Summary of Transforming Plastics Webinar

On Tuesday the 10th of November, the webinar ‘Transforming Plastics’ took place. This webinar was part of the Smart Sustainable Cities webinar series by the University of Applied Science of Utrecht.

Current Situation

At the start, we looked into the current status of plastics, globally and zoomed into the Netherlands. Plastic is durable, lightweight, and easily shaped. These properties make it ideal for many industrial products and everyday items. In healthcare plastic contributes to saving lives by ensuring sterility and safety. In packaging, plastics help ensure food safety and reduce food waste. However, contrary to the original idea of positioning plastic as a high-quality material, it is today used mainly for packaging and single-use products. These types of products have a very short lifespan, 40% of plastic products are garbage after less than a month. But what happens after it becomes garbage? Unfortunately, not enough, globally only 10% of the plastic waste is recycled. The Netherlands only scores slightly better, with a total of 15% of plastic waste that is recycled.

When current trends continue by 2050 the plastic production will use 20% of the worlds total oil consumption. This leads to a total of 56 billion tonnes of CO2 emissions. When we translate this towards our total remaining carbon budget (agreed upon in the Paris Agreement), plastic production alone could consume between 10 and 13 % of the earth’s remaining carbon budget. Time to act!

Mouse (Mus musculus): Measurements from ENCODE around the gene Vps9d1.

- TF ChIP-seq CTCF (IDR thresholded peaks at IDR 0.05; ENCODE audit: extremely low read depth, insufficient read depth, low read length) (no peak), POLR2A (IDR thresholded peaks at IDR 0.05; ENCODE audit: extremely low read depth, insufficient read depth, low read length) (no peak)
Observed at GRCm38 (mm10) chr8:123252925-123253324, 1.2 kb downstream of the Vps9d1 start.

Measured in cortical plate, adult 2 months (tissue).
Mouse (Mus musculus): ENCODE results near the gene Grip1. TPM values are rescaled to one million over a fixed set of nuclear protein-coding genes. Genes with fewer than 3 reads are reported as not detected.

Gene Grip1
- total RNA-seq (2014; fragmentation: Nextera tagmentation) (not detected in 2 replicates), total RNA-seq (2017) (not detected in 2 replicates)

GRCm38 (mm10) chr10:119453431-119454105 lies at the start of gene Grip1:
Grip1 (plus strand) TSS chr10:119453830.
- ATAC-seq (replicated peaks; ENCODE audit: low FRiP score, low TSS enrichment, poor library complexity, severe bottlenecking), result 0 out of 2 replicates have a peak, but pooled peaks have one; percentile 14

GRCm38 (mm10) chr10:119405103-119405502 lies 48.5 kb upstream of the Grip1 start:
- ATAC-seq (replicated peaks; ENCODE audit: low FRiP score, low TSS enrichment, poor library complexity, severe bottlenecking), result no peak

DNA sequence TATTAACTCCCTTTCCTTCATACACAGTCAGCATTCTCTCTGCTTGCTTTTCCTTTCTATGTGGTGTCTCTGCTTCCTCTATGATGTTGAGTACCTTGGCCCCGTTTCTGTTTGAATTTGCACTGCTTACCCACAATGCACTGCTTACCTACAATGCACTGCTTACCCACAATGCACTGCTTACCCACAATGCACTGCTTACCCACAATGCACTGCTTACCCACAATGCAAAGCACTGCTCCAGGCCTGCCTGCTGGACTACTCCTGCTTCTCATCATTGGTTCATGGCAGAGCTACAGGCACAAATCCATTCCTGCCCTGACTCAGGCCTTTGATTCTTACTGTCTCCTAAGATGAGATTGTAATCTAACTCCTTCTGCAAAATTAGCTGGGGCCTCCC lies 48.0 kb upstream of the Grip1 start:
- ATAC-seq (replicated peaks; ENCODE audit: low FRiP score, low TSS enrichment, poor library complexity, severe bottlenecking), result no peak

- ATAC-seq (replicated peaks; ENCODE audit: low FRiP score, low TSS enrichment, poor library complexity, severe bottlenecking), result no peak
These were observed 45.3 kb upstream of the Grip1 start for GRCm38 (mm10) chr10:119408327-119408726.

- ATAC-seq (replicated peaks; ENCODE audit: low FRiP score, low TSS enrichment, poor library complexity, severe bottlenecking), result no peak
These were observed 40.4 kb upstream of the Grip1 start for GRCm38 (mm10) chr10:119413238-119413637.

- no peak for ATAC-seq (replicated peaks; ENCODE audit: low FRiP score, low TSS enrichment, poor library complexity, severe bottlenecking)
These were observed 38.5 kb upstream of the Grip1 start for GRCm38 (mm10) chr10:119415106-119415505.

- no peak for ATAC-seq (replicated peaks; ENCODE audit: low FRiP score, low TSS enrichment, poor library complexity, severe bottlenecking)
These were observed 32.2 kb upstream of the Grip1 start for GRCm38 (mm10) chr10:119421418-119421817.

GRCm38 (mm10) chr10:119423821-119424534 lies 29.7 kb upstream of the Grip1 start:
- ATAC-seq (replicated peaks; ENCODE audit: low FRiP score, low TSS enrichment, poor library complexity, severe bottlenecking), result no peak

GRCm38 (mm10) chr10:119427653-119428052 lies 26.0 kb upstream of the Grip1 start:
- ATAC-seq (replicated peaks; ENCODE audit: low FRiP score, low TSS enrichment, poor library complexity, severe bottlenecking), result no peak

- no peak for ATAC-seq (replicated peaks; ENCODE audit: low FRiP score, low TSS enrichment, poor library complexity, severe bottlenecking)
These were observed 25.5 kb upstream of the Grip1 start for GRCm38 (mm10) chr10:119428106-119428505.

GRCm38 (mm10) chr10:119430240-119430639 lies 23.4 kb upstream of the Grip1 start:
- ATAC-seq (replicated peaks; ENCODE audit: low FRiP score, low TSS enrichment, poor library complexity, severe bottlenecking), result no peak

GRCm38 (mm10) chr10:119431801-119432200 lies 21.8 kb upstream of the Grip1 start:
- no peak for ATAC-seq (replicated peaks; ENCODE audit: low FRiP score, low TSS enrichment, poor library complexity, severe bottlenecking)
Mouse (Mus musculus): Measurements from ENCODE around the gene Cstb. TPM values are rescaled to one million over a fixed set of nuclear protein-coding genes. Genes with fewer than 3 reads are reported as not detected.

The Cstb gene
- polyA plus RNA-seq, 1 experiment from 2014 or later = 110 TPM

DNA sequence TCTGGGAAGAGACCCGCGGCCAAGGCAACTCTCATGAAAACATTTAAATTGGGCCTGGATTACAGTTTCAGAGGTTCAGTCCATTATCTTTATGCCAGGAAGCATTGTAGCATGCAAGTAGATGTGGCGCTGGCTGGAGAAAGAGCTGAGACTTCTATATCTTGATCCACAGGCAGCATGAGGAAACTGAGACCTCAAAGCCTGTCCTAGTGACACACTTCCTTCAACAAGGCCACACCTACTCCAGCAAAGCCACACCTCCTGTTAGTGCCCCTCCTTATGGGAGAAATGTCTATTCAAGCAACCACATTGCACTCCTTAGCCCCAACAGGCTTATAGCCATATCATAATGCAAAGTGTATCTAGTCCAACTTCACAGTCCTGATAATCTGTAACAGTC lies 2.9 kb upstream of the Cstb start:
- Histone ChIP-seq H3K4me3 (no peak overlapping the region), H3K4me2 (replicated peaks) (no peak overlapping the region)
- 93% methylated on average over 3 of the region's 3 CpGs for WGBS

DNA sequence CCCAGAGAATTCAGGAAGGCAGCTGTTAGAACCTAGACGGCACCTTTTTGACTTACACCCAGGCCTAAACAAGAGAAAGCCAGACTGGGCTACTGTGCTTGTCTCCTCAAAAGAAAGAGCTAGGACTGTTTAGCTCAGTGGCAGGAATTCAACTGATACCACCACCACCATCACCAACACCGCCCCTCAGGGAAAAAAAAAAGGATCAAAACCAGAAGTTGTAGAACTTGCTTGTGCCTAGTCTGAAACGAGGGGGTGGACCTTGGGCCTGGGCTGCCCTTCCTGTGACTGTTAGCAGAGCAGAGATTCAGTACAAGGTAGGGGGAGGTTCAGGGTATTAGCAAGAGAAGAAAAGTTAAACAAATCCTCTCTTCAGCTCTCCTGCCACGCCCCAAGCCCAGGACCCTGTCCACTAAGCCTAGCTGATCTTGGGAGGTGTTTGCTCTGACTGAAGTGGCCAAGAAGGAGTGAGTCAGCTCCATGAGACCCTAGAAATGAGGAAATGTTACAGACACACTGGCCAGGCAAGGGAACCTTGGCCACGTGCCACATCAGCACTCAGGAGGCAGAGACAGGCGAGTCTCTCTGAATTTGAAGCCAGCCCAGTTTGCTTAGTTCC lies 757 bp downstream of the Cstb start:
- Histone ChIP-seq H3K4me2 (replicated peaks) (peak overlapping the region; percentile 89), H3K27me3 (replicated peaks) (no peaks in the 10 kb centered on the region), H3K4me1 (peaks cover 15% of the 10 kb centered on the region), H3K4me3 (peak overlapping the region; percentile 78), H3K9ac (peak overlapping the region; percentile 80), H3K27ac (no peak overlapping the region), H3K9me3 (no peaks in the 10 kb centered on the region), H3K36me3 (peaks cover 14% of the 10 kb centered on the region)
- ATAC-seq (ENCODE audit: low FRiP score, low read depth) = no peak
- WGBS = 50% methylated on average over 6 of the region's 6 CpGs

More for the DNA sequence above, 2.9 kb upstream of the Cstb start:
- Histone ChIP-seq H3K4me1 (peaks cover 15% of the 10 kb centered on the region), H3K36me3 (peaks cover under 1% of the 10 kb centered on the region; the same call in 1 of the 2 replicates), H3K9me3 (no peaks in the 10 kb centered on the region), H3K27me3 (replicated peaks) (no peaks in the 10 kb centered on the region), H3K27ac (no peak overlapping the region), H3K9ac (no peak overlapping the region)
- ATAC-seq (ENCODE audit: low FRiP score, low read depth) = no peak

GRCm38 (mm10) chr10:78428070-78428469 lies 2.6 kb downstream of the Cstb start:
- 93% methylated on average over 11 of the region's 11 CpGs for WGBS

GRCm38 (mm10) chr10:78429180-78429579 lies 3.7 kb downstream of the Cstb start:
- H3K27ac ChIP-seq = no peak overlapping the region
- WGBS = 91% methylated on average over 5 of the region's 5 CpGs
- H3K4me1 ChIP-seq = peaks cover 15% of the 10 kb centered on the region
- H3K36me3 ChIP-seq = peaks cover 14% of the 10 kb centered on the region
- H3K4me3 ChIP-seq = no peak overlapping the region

But what kind of transition processes are needed for the needed change? The participants of the webinar discussed the role of consumers as key players in this transition. They mentioned that it is often not clear for consumers how to sort and recycle their waste, more attention to education and increasing awareness is therefore needed. Additionally, we should start by looking at the beginning of plastic production. The producers of plastic also need to take their responsibility for these issues. It is easy to point fingers at consumers, while it is very difficult to buy your groceries without any plastic packaging.

Transition processes

The webinar continued by looking into drivers and barriers that currently influence the needed transition. For example, when looking at policies and regulations, implementing a deposit on small plastic bottles or obligating a certain percentage of recycled resource in new products, could aid the transition. Access to financing is also very important due to low production costs of virgin plastics, in order for recycled product to be competitive.  Additionally, culture and awareness are relevant, like awareness that plastic is also found in clothes and cosmetics. Ruth Mugge from the TU/d told us more about the positive and negative associations consumers have with recycled products. For example, consumers can have positive emotions due to the way the product makes them feel in an ethical sense, because of this feeling consumers are willing to pay more for a recycled product. However, some consumers also have negative associations like more presumed risks, less safety, and less attractive products.